It is our purpose in this paper to discuss the etiologic relationship between tobacco chewing and cancer of the mouth and to report 8 cases in which irradiation was employed. The chewing of tobacco is by no means infrequent and the paucity of reports in the literature does not reflect the incidence or importance of this practice in cancer of the mouth. The eight cases included in this communication serve to illustrate the prominent features of what appears to be a clearly defined clinical entity.1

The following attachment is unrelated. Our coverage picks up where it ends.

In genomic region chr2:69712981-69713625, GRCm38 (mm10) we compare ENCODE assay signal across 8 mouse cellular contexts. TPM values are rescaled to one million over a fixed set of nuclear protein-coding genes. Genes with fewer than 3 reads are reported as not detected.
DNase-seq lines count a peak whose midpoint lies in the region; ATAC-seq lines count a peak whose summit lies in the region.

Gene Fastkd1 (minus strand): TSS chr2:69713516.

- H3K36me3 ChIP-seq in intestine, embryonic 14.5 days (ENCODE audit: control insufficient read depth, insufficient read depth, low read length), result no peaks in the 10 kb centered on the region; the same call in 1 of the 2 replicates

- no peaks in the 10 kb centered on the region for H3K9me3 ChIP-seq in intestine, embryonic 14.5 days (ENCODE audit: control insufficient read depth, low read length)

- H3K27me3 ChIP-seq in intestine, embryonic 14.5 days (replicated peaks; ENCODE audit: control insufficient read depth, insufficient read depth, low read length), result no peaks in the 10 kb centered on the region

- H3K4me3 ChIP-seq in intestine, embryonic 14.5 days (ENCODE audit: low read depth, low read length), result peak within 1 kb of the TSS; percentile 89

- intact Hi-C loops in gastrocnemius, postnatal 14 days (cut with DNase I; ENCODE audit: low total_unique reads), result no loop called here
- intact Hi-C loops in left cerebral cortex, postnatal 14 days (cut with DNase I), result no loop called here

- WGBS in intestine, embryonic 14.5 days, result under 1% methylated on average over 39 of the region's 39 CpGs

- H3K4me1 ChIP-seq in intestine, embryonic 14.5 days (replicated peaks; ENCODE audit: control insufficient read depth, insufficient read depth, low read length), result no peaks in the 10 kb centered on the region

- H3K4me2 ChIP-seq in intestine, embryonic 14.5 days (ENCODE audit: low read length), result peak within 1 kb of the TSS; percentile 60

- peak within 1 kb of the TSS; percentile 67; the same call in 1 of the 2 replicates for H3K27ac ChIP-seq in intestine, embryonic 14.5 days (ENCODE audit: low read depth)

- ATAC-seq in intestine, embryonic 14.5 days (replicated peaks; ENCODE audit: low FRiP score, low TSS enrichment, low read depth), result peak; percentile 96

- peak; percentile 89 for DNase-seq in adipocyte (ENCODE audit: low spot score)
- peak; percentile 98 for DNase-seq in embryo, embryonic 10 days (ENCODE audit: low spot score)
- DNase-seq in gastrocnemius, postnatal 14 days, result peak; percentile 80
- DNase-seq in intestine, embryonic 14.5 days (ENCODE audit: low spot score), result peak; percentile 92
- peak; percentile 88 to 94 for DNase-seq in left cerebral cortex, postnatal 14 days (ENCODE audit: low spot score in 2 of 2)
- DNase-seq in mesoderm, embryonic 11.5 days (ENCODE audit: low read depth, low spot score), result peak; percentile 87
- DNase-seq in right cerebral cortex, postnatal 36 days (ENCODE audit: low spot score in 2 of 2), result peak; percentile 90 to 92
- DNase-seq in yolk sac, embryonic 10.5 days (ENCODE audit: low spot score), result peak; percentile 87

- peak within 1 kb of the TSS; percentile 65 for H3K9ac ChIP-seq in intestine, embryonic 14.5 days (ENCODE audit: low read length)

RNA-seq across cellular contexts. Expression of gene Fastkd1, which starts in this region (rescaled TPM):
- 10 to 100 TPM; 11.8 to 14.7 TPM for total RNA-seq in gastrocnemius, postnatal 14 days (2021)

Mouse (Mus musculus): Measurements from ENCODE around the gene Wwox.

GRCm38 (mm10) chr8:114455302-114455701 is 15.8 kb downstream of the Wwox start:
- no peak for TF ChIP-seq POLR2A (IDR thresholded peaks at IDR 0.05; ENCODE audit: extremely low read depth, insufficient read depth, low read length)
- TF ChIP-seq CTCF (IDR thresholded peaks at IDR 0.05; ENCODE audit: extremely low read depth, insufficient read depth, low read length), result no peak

The observation that cancer of the oral cavity is considerably higher in males than in females has aroused much speculation and has stimulated investigation of the irritating effects of tobacco, to which men are exposed in a greater degree.2 A comprehensive survey of the literature led Lickint3 to conclude without reservation that the use of tobacco is a definite carcinogenic factor. Hoffman
FRIEDELL HL, ROSENTHAL LM. THE ETIOLOGIC ROLE OF CHEWING TOBACCO IN CANCER OF THE MOUTH: REPORT OF EIGHT CASES TREATED WITH RADIATION. JAMA. 1941;116(19):2130–2135. doi:10.1001/jama.1941.02820190006002
Customize your JAMA Network experience by selecting one or more topics from the list below.
Create a personal account or sign in to: